An unexpectedly bright and sunny sky, as seen from the roof top of Dar 23 in the medina of Tanger.
We look out at the Strait of Gibraltar. The seemingly endless hazy mist over these waters is less pronounced. Spain is quite visible from where we stand.
Ed shakes his head in wonderment: in one place there are parts of a pig in every store, then you cross a thin strip of water and now there’s no pig anywhere. Amazing.
After a pleasant breakfast of yogurt, flatbreads and fried pancakes, Ed and I take a walk through Tanger. Peter suggests stopping off at the Phoenician tombs – nearly three thousand years old (Tanger was probably discovered by the Phoenicians) – easily discernable on a cliffside overlooking the ocean.
You wont miss them. They’re carved into the stone, probably filled with rain water or garbage or both.
(Around the noon hour)
Our walk starts just before the big Friday call to prayer. Initially, the shops are open, the city noises blending with the noise of the taxi engines and motorscooters. Streets are crowded, benches are occupied, the men are at their cafés.
But at twelve, the men turn to the mosques. Or most men. On the cliffs, we find a few who, like us, come to gaze out at the sea (and unlike me, have no fear of being near cliff edges).
As we continue to walk away from the medina and city center, the coastal streets become quieter. Some of the side streets have driveways leading to moderately prosperous homes. We come across a man washing a car.
Ed mumbles: he’s sporting a gun in a holster. I respond -- a guard maybe? We move on, out of the range of fire.
Eventually the road dead-ends. We give a glance to the cliffs before us and turn back, away from the coast, toward the complicated set of streets, boulevards and alleyways of Tanger.
We’re by a large cemetery and the road leads right to one of the side entrances. We hesitate about going in. There are a number of people there today, some praying, some merely tidying the tomb site – putting in branches of myrtle and other greenery.
I say to Ed – let’s pass through it. I wont take photos.
You better not!
He is so emphatic that I’m surprised. Ed’s usually my biggest nudger to take risks with photos. Not here, not now.
I offer this -- it’s interesting – in the west, taking respectful photos of old tombstones is quite common.
We have no idea what the customs are here, Ed responds, but it’s not as if I need the reminder. And I have yet to see a single Tanger resident with a camera, a phone camera or any other recording device.
(After the noon hour)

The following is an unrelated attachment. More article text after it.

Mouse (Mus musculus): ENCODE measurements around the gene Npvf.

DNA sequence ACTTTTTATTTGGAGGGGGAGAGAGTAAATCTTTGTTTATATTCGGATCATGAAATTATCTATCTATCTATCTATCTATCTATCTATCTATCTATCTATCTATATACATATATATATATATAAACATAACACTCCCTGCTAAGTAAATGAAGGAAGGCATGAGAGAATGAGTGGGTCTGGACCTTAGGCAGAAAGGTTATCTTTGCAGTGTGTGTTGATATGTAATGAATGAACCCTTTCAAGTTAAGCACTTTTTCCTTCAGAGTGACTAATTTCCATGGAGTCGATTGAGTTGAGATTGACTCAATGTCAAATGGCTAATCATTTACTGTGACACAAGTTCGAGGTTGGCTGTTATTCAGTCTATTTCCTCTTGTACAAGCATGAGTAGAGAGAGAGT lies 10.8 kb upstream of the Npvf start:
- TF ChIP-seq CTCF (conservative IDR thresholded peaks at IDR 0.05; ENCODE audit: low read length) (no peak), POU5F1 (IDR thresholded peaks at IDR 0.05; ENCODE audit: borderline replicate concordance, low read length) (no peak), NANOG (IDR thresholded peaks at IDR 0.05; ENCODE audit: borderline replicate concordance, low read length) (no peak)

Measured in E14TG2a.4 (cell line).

At 12:30, school’s out. (For the afternoon? For the day? Is there a weekend?)
I have before me a parade of children and mothers and grandmothers. In Tanger (unlike in, say, Marrakech), all women over a certain age (what age?) are in long robes and veils. Men’s attire, on the other hand varies, though there, too, long robes are more common than not.
The children sometimes shout Hola and bonjour at us. Every once in a while one will ask for a Euro. We look like we're more likely to have Euros than the Moroccan Dirham.
As we navigate the streets, passing small clusters of men or groups of kids, it seems clear that in Tanger, we can expect to be stared at. If I see a group of people on a park bench at some distance in Europe, I can easily take a photo. They’ll be so engrossed in conversation that they wont even notice. But here, we are noticed, even from afar. There is friendly vibe to the stares, or at least a non threatening vibe to them, but they are unabashed and constant.
As Ed takes my hand I say – I wonder if it is common for men to touch women in public. Last night, in the restaurant, at the end of dinner, a couple – maybe Moroccan, maybe not, engaged in an obvious make-out session, right there, by the table. It’s as if they were flaunting a certain openness of feeling. But it was the exception.
We continue to meander, now through a mostly shuttered and less vibrant medina.
And then we take a pause at Dar 23.
The chant can be heard again, signifying the end of prayer. It’s still light outside and I have a small errand to run.
It takes a strong man (and a stronger woman) to resist shopping in Morocco. (The typical temptations would include slippers – every man and most women wear these at some point, out on the street, inside a home, no matter – they’re the standard. And for foreign visitors, carpets, typically made by the Berber people in the Atlas Mountains fill the stores. My sights are for something much much smaller, but I like to admire these colorful handmade crafts anyway.)
Ed is a man who can resist any shopping anywhere. I can too these days, especially when I travel with him. It creates a sense of well being to move freely and lightly with half empty backpacks, especially when you use trains and buses and prefer hiking great distances to taking cabs.
But (and there is a but), it’s my little girl’s birthday the day after we get back to the Midwest and I know she would like some small gift from Morocco. She is the one who dragged me here in the first place a few years ago and her memories of that trip are as good as are mine.